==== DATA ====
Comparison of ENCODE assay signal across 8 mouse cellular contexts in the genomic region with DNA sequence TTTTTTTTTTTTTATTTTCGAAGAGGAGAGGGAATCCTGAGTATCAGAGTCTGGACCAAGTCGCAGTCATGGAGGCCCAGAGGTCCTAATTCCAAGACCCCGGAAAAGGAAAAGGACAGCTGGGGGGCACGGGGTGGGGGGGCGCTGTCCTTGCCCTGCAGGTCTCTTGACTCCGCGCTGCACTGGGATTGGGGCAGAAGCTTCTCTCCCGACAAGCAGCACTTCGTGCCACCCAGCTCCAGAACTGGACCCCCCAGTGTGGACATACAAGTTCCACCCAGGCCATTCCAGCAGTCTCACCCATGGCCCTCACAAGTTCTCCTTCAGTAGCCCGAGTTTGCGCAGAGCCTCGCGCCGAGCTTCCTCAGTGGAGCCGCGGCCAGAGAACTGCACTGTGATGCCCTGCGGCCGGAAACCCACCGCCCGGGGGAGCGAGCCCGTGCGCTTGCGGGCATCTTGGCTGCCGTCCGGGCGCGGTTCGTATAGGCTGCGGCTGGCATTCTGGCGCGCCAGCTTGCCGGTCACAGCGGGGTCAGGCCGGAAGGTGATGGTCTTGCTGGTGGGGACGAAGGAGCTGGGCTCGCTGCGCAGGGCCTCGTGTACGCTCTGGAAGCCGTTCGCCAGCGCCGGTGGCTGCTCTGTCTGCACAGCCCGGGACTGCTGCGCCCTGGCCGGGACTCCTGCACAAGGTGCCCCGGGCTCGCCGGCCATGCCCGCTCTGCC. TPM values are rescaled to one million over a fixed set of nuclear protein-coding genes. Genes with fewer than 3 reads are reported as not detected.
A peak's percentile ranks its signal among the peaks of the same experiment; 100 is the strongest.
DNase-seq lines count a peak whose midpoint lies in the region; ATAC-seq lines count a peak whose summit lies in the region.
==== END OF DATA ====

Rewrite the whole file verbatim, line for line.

Comparison of ENCODE assay signal across 8 mouse cellular contexts in the genomic region with DNA sequence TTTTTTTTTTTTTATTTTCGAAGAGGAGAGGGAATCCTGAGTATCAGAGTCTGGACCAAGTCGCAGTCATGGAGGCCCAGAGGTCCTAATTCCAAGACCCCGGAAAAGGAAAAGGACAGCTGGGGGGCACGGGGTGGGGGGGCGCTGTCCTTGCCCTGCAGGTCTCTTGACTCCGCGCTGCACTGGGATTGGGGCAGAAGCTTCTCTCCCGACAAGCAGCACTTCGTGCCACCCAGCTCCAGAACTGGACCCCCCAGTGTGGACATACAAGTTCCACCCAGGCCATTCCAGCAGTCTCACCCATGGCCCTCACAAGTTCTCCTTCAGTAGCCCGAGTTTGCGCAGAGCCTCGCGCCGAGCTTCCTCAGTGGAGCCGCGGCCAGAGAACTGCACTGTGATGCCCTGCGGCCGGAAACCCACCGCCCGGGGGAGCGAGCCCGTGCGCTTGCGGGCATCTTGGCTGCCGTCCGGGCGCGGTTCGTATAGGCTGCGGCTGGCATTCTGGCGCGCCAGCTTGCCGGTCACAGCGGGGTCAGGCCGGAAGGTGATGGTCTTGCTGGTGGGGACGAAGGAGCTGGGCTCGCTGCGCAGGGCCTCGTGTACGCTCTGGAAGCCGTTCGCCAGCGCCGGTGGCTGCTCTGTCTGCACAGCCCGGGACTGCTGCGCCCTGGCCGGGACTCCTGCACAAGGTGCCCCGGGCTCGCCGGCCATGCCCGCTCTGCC. TPM values are rescaled to one million over a fixed set of nuclear protein-coding genes. Genes with fewer than 3 reads are reported as not detected.
A peak's percentile ranks its signal among the peaks of the same experiment; 100 is the strongest.
DNase-seq lines count a peak whose midpoint lies in the region; ATAC-seq lines count a peak whose summit lies in the region.